April is Stress Awareness Month. The 30-day observance is devoted to raising awareness of the causes and cures for the modern stress epidemic. Too much stress can cause a number of health complications, including problems with your mouth, teeth, and gums.

Stress Hurts Dental Health

(Freeimages / Lorenzo González)

Stress results in a lot of hormonal reactions that cause loss of appetite, mood swings, depression, or anxiety. These changes in the body’s chemicals can greatly affect your dental health.

Your teeth and jaw are impacted by stress. Bruxism, or grinding of the teeth, is mainly due to stress. Repetitive grinding will chip away your teeth’s enamel and damage the chewing surfaces. Teeth grinding can also lead to temporomandibular disorder.

Chronic stress can trigger infections and viruses that will harm the soft tissues of your oral cavity. Stress can also compromise your immune system, rendering you less able to fight off germs and infections. Your gums and lips can be affected by tension through the development of stress-induced canker sores.

Burning mouth syndrome is also attributed to stress. This malady causes a burning sensation in the lips and tongue as well as a tingling in the gums and roof of the mouth as a result of chronic stress.

To minimize stress and its associated dental problems, do the following:

  • Go outdoors, get active – Engaging in physical activities can help you maintain a good chemical balance in your body. Going outdoors and breathing in the fresh air can help clear your head and put your problems in perspective.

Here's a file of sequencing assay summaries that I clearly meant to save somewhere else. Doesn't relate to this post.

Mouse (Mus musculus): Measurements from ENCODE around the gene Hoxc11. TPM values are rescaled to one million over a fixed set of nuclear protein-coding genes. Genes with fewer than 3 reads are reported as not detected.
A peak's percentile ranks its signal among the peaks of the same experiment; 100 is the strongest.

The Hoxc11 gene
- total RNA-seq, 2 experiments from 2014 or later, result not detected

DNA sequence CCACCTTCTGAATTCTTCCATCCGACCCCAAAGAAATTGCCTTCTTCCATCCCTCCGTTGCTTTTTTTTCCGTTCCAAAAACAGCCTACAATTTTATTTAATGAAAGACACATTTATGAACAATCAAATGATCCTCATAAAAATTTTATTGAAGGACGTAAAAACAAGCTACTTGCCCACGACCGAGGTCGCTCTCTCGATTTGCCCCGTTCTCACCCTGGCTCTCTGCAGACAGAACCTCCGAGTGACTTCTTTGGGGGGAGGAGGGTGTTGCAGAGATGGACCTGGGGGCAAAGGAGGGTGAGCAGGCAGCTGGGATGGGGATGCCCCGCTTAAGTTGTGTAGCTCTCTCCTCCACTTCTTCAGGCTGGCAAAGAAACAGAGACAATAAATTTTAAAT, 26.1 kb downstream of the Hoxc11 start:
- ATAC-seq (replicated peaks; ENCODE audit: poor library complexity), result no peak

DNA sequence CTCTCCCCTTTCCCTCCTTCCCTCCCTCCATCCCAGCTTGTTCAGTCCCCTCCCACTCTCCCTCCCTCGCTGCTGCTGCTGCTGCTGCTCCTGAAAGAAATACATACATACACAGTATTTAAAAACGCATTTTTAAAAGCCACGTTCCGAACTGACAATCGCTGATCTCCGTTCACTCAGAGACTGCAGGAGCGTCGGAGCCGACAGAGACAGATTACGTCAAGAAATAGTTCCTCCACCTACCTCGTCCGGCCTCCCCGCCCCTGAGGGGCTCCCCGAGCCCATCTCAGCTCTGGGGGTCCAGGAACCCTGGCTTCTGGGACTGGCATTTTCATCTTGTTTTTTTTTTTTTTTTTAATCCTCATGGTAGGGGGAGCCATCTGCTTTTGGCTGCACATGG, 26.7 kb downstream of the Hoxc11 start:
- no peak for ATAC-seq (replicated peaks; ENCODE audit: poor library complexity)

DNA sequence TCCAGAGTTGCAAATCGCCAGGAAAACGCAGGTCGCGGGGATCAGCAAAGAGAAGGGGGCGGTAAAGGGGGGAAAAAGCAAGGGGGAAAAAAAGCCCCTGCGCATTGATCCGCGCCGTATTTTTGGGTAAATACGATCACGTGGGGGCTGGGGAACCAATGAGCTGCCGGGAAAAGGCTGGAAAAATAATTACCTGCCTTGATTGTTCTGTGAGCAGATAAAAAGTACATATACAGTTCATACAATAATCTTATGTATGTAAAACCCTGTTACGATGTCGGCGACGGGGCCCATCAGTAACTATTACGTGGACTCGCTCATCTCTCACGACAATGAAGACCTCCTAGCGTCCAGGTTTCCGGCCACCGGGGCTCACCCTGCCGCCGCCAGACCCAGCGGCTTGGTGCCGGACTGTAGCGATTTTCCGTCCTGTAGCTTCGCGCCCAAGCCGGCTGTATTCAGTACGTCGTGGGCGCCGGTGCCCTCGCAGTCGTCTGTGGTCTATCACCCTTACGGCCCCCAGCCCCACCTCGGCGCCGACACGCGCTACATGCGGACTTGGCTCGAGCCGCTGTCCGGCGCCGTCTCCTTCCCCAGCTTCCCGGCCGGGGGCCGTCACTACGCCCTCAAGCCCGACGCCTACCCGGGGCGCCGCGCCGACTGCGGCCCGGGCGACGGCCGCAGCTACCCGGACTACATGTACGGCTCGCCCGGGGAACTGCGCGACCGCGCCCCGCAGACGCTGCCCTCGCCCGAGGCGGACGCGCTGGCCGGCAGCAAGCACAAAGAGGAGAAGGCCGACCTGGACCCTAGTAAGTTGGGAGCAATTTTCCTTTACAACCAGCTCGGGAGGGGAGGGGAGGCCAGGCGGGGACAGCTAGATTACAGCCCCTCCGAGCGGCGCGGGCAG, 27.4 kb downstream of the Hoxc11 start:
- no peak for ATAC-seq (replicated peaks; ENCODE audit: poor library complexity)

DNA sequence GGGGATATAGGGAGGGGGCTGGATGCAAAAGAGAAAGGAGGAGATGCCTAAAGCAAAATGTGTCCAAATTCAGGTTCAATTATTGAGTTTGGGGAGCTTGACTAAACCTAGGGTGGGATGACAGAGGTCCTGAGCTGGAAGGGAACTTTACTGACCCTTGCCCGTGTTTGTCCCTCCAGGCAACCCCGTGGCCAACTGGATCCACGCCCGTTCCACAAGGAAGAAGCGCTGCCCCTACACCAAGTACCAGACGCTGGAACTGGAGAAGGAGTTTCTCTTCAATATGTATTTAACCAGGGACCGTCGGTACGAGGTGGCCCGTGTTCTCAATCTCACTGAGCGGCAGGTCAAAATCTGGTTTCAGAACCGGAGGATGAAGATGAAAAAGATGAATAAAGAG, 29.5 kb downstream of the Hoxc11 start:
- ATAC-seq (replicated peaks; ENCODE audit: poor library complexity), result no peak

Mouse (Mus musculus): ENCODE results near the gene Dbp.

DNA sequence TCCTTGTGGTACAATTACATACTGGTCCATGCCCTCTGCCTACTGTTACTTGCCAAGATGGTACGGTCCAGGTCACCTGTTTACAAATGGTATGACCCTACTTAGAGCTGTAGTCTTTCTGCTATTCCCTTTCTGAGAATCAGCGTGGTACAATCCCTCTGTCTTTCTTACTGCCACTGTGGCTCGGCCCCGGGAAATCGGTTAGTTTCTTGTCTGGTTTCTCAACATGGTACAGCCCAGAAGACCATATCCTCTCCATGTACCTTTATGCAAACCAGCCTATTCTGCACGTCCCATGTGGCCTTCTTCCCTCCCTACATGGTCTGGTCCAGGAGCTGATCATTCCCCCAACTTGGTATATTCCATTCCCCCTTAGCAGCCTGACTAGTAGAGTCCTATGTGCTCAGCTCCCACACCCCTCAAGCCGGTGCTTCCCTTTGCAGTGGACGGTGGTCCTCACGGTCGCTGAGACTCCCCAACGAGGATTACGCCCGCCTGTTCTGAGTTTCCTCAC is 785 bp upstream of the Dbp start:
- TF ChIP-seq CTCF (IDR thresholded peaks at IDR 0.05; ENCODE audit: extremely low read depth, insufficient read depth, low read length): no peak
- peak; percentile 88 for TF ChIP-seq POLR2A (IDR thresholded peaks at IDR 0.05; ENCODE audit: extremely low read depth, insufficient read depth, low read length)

• Eat well – Eating healthy foods will contribute to nutritional balance, which can help you feel better and deal with stressors more effectively.
  • Get enough sleep – You may think you’re too busy to get to bed on time, but few things can send our lives spiraling out of control like sleep deprivation. Commit to getting seven to eight hours of sleep per night. You’ll feel better and think more clearly.
  • Drink water – Drinking plenty of water will keep you hydrated, an important element of physical health
  • Streamline your schedule – Take a good look at your daily agenda. Is there anything that could be eliminated, minimized, or delegated to someone else? Use a planner to keep track of your obligations. Write out your daily schedule the night before so that your day runs more smoothly and you know what to expect.
  • Practice good oral hygiene – Keep your mouth, teeth, and gums clean. Brush at least twice a day, floss once a day, and use mouthwash to keep bacteria at bay.

A little stress is good, but too much can be damaging to many aspects of your health. Taking care of yourself will pay off in the way you look, feel, and view life.